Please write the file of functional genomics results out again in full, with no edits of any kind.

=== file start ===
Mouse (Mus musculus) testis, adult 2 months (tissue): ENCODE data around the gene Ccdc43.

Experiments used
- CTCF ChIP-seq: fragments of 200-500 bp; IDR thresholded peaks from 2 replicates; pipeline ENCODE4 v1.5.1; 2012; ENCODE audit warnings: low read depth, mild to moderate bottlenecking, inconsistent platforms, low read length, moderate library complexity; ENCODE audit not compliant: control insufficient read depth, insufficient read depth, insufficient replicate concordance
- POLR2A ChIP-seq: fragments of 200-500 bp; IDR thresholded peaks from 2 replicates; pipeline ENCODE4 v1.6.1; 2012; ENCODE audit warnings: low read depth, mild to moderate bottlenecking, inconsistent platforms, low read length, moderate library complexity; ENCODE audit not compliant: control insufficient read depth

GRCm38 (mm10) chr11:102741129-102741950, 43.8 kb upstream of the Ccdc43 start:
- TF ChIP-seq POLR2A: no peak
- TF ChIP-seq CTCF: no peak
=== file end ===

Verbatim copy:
Mouse (Mus musculus) testis, adult 2 months (tissue): ENCODE data around the gene Ccdc43.

Experiments used
- CTCF ChIP-seq: fragments of 200-500 bp; IDR thresholded peaks from 2 replicates; pipeline ENCODE4 v1.5.1; 2012; ENCODE audit warnings: low read depth, mild to moderate bottlenecking, inconsistent platforms, low read length, moderate library complexity; ENCODE audit not compliant: control insufficient read depth, insufficient read depth, insufficient replicate concordance
- POLR2A ChIP-seq: fragments of 200-500 bp; IDR thresholded peaks from 2 replicates; pipeline ENCODE4 v1.6.1; 2012; ENCODE audit warnings: low read depth, mild to moderate bottlenecking, inconsistent platforms, low read length, moderate library complexity; ENCODE audit not compliant: control insufficient read depth

GRCm38 (mm10) chr11:102741129-102741950, 43.8 kb upstream of the Ccdc43 start:
- TF ChIP-seq POLR2A: no peak
- TF ChIP-seq CTCF: no peak